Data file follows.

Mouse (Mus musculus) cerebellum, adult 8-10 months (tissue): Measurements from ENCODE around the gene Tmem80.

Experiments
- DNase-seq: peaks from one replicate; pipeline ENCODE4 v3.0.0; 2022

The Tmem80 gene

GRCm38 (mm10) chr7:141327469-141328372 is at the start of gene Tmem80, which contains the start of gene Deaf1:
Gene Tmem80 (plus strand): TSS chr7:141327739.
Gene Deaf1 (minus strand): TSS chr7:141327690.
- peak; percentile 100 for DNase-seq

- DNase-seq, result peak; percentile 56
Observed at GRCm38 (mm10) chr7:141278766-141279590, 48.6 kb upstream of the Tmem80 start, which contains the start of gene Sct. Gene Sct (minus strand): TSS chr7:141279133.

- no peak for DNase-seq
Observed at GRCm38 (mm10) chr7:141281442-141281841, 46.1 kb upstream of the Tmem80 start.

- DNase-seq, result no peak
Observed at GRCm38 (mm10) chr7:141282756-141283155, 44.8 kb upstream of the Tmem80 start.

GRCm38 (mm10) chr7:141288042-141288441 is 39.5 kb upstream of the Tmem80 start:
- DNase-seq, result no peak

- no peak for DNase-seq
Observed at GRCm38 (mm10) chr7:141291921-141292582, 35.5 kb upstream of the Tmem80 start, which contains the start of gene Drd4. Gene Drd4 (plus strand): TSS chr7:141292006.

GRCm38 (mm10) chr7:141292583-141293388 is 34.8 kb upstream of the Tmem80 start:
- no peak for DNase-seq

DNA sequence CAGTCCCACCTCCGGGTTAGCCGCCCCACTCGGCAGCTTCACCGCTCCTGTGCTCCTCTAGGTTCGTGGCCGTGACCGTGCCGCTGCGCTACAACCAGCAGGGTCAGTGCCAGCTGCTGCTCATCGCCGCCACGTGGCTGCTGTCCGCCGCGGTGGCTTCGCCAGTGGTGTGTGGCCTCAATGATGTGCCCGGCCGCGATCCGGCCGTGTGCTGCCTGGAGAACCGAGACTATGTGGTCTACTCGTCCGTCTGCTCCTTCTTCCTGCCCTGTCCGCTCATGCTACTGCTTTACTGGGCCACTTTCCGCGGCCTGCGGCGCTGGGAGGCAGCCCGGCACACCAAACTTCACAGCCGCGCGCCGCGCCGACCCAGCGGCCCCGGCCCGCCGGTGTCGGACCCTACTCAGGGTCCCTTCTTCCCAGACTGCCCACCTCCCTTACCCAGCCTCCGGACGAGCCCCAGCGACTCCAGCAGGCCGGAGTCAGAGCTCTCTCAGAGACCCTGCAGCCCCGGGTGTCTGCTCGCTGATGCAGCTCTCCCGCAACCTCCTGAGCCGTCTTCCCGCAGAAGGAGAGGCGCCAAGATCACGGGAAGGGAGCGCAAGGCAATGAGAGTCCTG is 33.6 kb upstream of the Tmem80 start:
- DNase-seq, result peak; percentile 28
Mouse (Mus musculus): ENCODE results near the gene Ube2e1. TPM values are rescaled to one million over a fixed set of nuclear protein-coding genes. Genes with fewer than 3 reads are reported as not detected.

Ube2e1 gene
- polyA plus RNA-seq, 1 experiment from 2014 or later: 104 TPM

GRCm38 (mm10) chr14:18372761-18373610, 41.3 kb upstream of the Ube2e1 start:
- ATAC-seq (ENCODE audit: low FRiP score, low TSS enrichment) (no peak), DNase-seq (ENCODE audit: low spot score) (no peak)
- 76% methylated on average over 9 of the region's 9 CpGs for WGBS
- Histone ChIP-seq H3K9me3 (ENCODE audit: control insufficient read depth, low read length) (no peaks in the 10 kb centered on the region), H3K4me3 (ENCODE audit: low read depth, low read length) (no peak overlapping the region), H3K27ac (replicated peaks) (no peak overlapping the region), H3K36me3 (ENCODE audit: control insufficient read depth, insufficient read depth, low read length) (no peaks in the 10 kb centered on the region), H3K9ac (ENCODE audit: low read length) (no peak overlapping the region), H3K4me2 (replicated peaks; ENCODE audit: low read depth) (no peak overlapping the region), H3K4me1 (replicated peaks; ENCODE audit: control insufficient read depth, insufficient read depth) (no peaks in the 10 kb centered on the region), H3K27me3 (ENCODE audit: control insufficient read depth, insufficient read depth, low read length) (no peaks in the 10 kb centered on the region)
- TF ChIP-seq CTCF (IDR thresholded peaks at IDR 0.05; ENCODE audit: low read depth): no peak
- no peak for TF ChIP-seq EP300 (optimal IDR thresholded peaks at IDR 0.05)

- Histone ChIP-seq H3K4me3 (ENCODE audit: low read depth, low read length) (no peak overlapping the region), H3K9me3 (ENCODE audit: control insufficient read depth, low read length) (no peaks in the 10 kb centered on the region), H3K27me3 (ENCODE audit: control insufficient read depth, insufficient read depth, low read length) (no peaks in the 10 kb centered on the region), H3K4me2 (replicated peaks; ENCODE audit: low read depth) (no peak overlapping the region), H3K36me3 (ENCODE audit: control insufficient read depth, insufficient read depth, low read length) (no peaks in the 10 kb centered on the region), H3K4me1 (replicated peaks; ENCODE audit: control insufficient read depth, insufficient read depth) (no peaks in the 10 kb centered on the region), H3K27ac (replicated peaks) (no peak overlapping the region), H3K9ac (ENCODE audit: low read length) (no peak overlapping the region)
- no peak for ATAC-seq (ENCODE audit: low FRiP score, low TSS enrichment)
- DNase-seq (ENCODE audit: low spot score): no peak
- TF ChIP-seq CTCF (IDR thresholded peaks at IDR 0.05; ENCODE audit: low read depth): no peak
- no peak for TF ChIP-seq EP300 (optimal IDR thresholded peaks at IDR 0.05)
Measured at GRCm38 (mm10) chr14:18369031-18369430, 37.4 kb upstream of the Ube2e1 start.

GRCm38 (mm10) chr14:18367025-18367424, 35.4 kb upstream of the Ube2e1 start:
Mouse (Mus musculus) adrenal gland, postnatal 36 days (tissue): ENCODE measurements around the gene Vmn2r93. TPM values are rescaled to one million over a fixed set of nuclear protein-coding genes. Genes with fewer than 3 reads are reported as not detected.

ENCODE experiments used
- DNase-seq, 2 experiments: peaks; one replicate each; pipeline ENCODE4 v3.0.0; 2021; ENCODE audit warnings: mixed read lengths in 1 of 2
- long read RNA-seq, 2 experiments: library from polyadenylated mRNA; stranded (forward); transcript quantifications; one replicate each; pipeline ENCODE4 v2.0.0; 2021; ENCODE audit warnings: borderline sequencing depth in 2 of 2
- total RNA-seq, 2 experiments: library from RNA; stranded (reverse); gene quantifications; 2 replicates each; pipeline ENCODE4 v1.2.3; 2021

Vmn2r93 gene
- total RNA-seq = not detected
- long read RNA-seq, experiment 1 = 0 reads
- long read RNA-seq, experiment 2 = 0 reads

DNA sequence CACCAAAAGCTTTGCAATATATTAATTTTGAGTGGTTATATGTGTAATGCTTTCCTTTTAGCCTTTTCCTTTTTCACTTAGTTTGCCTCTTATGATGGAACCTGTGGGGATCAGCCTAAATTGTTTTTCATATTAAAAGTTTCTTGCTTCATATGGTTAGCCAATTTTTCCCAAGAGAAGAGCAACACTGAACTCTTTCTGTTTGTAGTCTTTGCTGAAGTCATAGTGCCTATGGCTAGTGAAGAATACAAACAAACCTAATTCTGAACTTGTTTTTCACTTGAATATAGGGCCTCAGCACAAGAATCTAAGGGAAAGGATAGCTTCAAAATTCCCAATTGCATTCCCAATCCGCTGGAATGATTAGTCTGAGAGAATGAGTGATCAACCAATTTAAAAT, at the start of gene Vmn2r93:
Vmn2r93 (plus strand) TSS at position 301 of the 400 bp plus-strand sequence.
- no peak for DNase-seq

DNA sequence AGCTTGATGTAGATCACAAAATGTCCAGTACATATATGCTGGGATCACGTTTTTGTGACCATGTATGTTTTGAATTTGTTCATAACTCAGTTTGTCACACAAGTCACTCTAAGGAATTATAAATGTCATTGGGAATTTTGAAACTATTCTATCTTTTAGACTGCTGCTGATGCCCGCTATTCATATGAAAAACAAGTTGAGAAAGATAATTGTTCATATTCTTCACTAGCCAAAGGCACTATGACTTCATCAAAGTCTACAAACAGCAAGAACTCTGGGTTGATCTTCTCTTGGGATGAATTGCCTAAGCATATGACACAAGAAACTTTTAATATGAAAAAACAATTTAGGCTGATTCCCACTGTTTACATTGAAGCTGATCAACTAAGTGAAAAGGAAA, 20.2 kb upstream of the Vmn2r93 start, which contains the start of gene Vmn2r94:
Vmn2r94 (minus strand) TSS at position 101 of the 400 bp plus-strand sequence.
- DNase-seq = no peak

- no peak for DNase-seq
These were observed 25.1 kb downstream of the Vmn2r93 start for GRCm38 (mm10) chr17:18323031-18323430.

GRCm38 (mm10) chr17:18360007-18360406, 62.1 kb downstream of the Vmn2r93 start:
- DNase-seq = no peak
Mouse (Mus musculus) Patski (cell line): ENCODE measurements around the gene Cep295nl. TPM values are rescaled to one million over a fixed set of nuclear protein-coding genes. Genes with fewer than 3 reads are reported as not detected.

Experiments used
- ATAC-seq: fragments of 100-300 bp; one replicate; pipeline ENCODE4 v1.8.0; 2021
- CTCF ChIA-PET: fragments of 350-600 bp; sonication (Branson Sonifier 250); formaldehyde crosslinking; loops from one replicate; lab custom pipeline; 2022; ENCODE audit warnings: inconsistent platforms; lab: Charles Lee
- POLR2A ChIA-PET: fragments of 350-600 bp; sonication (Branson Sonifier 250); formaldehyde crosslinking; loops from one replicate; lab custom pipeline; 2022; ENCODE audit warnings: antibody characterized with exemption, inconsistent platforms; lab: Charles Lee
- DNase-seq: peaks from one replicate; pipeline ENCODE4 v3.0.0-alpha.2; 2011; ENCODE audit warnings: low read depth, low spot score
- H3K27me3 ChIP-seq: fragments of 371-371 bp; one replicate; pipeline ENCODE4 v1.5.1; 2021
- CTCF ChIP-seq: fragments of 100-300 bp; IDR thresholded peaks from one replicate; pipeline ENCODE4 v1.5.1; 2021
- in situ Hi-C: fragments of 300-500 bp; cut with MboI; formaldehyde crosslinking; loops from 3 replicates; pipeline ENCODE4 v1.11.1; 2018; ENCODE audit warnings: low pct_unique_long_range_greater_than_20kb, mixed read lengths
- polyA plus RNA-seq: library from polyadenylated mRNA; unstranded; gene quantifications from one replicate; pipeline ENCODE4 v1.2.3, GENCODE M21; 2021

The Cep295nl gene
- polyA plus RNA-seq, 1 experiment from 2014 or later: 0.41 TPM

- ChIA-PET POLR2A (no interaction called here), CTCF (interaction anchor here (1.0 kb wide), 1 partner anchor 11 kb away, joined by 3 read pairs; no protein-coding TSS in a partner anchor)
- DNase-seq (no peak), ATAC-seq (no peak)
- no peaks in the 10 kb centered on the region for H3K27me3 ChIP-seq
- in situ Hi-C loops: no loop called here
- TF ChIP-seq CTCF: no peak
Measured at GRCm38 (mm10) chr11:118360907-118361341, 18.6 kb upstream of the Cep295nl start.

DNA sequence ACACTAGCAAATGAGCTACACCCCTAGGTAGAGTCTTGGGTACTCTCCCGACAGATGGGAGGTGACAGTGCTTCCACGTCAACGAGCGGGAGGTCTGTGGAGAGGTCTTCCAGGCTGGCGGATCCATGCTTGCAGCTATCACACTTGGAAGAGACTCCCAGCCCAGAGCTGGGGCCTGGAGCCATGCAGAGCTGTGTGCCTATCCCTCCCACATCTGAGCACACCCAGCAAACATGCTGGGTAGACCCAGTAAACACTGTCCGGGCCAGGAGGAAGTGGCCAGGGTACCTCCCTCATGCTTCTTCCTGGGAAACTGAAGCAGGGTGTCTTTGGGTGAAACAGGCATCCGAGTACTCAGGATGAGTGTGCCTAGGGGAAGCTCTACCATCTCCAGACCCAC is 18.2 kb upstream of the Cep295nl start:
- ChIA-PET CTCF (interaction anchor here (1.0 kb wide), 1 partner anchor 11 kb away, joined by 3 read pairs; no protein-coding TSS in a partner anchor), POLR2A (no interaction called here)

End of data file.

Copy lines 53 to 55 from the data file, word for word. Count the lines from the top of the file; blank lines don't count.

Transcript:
- DNase-seq = no peak

- no peak for DNase-seq
These were observed 25.1 kb downstream of the Vmn2r93 start for GRCm38 (mm10) chr17:18323031-18323430.